National Land Data programme reconciles land use tradeoffs

The Geospatial Commission has launched a series of projects to explore key land use pressures, such as energy, housing and decarbonisation, and how innovative data analysis can support better decisions about land use change.

Through the National Land Data Programme, the Geospatial Commission is convening regional pilots, national roundtables and expert workshops to bring together stakeholders across local and national government, academia and industry.

Scaling a finite resource with data

Land faces increasing demands from a wide range of economic and environmental objectives, including housing, transport, energy, food production, flood protection, water security and  decarbonisation. The scale of land use change required to meet these demands is significant. 

For example, it is estimated by the Climate Change Committee that 9% of UK agricultural land will need to be released for actions to reduce emissions and sequester carbon by 2035 - an area the size of Wales.

To ensure the UK can meet challenging net zero and biodiversity targets while also delivering infrastructure and economic growth, measures to manage tradeoffs and increase the sustainable productivity of land are required. Recognising this, the government has announced that a land use framework for England will be published in 2023.

National Land Data Programme

Recent advances in spatial data science and the availability of new forms of data offer huge potential to underpin spatially targeted land use strategies. By combining data about current land use and constraints with satellite observations and remote sensing technology, it is possible to identify multifunctional land management opportunities, or model the future impact of different land use choices.

The Geospatial Commission’s National Land Data Programme will demonstrate how spatial data can inform land use scenario planning. Through regional pilots and in dialogue with land use stakeholders, the programme will explore selected use cases and develop a blueprint of capability improvements to support land use decision making.

Regional pilots

The Geospatial Commission are working with regional partners to develop an understanding of how spatial data can inform local and regional land use strategy.

In Devon and Cambridgeshire, the Commission is working with the Food, Farming and Countryside Commission and the British Geological Survey to support the design and development of a local land use framework.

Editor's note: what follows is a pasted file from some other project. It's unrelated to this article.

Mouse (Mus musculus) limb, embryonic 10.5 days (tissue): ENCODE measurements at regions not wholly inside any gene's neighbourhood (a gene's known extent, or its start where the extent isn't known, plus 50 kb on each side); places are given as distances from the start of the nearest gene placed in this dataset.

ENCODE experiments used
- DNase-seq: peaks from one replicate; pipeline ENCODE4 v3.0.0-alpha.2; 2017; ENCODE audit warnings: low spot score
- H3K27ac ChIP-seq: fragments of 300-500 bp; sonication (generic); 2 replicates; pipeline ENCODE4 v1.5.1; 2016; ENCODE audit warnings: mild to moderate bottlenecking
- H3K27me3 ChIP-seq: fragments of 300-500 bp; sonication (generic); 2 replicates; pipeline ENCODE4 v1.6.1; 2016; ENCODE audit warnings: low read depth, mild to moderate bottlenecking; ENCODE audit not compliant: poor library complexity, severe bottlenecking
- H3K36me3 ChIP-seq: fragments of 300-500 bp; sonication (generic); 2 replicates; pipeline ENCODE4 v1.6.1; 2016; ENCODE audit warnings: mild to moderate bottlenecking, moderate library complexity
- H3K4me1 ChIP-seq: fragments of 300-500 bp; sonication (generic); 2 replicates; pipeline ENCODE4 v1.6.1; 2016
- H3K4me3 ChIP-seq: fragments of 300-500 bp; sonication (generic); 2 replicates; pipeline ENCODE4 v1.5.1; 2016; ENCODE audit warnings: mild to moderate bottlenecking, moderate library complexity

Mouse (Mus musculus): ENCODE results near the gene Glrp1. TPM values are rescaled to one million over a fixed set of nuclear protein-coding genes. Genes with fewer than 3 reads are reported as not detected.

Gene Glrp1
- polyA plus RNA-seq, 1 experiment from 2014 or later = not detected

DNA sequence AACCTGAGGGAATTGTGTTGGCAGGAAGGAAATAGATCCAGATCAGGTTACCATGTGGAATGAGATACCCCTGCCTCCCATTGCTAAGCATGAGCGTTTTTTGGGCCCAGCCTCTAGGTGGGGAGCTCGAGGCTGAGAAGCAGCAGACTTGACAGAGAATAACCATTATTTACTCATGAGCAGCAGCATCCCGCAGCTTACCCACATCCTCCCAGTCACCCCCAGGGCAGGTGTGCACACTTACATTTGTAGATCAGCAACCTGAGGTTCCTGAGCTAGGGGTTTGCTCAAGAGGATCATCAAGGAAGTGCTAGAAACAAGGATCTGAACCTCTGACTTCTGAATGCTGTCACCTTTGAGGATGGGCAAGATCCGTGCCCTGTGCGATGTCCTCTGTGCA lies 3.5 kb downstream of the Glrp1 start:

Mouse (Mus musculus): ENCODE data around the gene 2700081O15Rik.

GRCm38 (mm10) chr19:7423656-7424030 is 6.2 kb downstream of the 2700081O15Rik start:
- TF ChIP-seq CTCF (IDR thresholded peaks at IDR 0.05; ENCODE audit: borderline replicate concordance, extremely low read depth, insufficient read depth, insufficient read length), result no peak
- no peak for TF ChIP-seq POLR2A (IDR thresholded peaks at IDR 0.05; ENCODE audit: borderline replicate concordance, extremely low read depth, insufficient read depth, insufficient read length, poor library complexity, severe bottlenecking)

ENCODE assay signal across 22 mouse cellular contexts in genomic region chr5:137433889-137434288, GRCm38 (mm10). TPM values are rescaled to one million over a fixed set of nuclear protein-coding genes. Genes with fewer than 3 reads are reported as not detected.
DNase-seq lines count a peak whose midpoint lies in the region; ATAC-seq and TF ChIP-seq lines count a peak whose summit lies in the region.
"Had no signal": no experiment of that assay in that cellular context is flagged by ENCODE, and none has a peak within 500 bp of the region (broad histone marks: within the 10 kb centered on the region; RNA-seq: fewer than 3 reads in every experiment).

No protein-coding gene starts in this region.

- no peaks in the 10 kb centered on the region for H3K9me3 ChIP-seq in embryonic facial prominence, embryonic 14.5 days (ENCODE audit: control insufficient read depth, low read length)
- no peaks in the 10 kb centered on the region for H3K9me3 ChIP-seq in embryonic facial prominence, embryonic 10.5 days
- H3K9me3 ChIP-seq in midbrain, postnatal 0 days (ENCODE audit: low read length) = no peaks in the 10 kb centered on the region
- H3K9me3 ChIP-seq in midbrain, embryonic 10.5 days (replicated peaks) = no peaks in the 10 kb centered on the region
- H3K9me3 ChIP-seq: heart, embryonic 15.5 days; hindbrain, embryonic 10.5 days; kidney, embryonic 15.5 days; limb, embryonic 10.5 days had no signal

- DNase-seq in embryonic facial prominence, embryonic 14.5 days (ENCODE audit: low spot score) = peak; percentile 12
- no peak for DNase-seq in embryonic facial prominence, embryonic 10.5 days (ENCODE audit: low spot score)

They are investing in the design and prototyping of a spatial modelling decision support tool to help articulate the impacts of different land use change scenarios to local stakeholders. By improving how spatial data can be made accessible and visualised, it is expected that local decision makers can more confidently appraise their land use choices.

In Northern Ireland, the Geospatial Commission are working with Ordnance Survey Northern Ireland to produce an authoritative land cover and land use map of Londonderry and Strabane, which uses earth observation data to infill classification gaps. By improving understanding of existing land use, local authorities and central government can make more informed decisions on how to optimise its use in future.

Land Use Dialogues

At a national level, the Land Use Dialogues, a series of focussed roundtables and technical workshops, will bring together land use decision makers with modelling practitioners from government, academia and industry around core policy challenges.

The events will aim to explore how better use of spatial data and modelling tools could support strategic, joined-up decisions about some of the UK’s most pressing land use challenges.

The policy priorities and issues surfaced at each roundtable will feed into a workshop involving experts from academia and industry, analysts and officials. This will focus on the data and modelling tools that could help support decisions on how best to balance the land required for the UK’s policy priorities.

The first roundtable, held on 1 November 2022, discussed options for the UK’s long term energy security. Subsequent roundtables will look at other issues such as housing, infrastructure and the environment.

You can find out more information on the land use dialogues website.

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